Author: Tatiana Kryvolapchuk
Deteriorating economic environment complicates interaction between the banks and legal entities. Even if some of them contemplated aggressive development in this segment, those plans are now suspended. Only a handful of financial entities continue lending to business focusing on the existing clients and postponing new large-scale investment projects. Larysa Bondarieva, Board Member in charge of Corporate and SME Business in Credit Agricole Bank, talked to Investgazeta about peculiarities of working with corporate clients in the challenging economic and political context.
What segments are the banks currently funding?
Agriculture, foodstuff production pharmaceutical industry, both producers and distributors. FMCG sector as well. In general, banks grant loans to companies producing goods that are really in demand.
In the current situation, what is the target purpose of the banks’ lending to companies?
First and foremost, their daily needs; neither banks, nor the customers are suspending projects that are already underway. We do understand that by “freezing” funding in these cases we let our customers down and we incur losses as well. Besides, regardless of any crises, every spring our agrarian customers need to start sowing and it requires funding. That is why we continue granting loans to our agrarian customers.
But when it comes to the projects connected with infrastructure or purchase of new equipment, the customers are trying to have them postponed, till fall at least.
What credit products are in demand right now?
We offer documentary lending instruments which are cheaper. Cost of cash financing currently exceeds 20%, while a bill or a bank guarantee costs up to 5% p.a. So they are in most demand. Basically, every economic crisis gives an impulse for trade financing development. This is the time when demand for bank guarantees and bills always grows. Last year the share of documentary transactions in our SME loan portfolio during a sowing campaign equaled 50%. Similar trends are observed this year. At the very minimum, we expect the results to level with the previous year, but seeing the “customer moods”, the share of documentary instruments might even grow.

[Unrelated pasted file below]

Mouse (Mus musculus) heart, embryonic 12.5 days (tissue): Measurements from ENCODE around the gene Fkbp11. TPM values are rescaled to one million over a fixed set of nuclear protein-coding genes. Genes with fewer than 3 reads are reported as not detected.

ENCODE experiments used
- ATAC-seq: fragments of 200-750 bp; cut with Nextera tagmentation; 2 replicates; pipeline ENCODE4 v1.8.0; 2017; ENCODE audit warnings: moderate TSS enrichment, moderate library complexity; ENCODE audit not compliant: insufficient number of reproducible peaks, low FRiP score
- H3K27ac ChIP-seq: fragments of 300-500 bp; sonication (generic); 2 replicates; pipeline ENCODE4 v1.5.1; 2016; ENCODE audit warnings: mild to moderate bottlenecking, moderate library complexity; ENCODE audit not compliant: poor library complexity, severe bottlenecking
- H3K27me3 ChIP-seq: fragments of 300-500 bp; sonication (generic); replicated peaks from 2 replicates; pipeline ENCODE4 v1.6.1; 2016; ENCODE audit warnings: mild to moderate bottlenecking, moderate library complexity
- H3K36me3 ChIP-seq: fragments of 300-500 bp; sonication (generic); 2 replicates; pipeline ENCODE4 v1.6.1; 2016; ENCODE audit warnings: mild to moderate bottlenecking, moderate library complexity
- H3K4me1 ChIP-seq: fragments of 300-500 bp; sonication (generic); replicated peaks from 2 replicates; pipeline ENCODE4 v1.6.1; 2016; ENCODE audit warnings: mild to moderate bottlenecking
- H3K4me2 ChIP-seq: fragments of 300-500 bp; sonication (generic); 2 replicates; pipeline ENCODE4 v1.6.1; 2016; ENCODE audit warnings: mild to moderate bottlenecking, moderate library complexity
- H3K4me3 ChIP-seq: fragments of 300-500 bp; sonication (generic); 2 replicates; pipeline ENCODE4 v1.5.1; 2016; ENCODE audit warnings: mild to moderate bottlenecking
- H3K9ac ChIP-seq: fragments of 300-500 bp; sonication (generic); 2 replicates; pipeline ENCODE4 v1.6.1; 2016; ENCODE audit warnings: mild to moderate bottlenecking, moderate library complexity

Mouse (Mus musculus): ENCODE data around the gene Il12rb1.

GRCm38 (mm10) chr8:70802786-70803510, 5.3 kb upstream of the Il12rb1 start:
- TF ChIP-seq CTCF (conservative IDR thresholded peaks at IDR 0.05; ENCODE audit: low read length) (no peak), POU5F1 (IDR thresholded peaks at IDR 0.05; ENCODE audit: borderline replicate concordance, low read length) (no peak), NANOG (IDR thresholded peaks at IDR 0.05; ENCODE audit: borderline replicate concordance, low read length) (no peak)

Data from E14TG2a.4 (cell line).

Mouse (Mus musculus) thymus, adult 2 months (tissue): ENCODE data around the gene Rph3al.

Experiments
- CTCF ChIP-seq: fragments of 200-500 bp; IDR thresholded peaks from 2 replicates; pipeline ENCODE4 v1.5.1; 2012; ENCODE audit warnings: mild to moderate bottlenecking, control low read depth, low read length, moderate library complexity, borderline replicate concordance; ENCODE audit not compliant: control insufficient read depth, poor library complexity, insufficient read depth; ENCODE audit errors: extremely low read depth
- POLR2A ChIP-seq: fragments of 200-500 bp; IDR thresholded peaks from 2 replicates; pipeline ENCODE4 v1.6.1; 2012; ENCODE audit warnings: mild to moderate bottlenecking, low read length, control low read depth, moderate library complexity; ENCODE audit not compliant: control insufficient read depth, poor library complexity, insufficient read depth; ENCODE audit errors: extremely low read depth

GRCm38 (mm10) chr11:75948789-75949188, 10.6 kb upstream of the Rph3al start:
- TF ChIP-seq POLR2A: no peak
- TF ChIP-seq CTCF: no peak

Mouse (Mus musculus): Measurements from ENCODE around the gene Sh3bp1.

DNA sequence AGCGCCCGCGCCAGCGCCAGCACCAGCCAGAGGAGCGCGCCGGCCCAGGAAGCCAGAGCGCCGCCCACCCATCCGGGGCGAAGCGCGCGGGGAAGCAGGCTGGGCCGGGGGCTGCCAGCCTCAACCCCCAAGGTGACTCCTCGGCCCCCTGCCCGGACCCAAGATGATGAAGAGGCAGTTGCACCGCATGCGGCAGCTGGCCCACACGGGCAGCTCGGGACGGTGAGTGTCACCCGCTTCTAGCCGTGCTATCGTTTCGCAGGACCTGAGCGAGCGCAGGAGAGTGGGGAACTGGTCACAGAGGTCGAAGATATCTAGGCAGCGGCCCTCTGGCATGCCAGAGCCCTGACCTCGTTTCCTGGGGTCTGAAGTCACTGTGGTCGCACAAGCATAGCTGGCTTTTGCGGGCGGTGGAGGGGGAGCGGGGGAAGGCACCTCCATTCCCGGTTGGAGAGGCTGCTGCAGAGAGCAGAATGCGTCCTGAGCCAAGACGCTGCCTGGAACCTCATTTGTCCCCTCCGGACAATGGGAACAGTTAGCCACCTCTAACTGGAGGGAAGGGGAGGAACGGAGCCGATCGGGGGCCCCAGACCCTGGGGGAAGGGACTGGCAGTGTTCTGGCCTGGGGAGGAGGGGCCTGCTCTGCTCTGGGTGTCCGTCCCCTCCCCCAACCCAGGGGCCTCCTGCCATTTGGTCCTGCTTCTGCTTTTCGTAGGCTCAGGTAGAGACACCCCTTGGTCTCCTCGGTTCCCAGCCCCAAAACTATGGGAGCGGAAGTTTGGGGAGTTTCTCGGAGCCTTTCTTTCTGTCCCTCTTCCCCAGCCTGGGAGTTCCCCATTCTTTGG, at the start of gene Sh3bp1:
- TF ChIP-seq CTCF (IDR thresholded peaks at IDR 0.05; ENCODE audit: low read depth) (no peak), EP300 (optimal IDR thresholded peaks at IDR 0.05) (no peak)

Has the level of past dues in corporate segment changed?
It is too soon to say. Past dues may be driven both by hryvnia devaluation and by market downslide. We do not see any major issues so far. But we are bound to see the depth of the problem in the coming months.
Which companies, in your opinion, are at risk and which will easily weather the crisis?
The exporters found themselves in the most favorable position. They suffer the least from the effects of devaluation as they receive their export revenues in foreign currency. On the other hand, there is a risk of insufficient diversification of the export and companies that have to change the geography of distribution really quickly might face problems.
Devaluation leads to increase in prices for imported goods and the importers might suffer as a result. It is possible that the imported goods in the market will be replaced by their counterparts produced in Ukraine, the way it happened in 2009.
Foreign currency mortgage granted prior to the crisis of 2008 may give some banks a headache. Not all banks managed to get rid of that portfolio and they will have to focus on these loans once again.
What are your estimates for the corporate lending segment till the end of the year?
I believe that loan portfolio will not grow in the system in general, and certain reduction is possible. The banks that continue lending will enjoy a limited 5% to 10% organic growth.
What changes in credit rates are to be expected?
During the first half of the year the rates will remain at the present level.
If there are positive signals from the market like stabilization of economic and political situation, receipt of tranches from the IMF and EU, we may hope that in the second half of the year the banking system will manage to reduce rates below 20%, to 18-19% p.a. For the time being, credit rates are at about 22-23% p.a.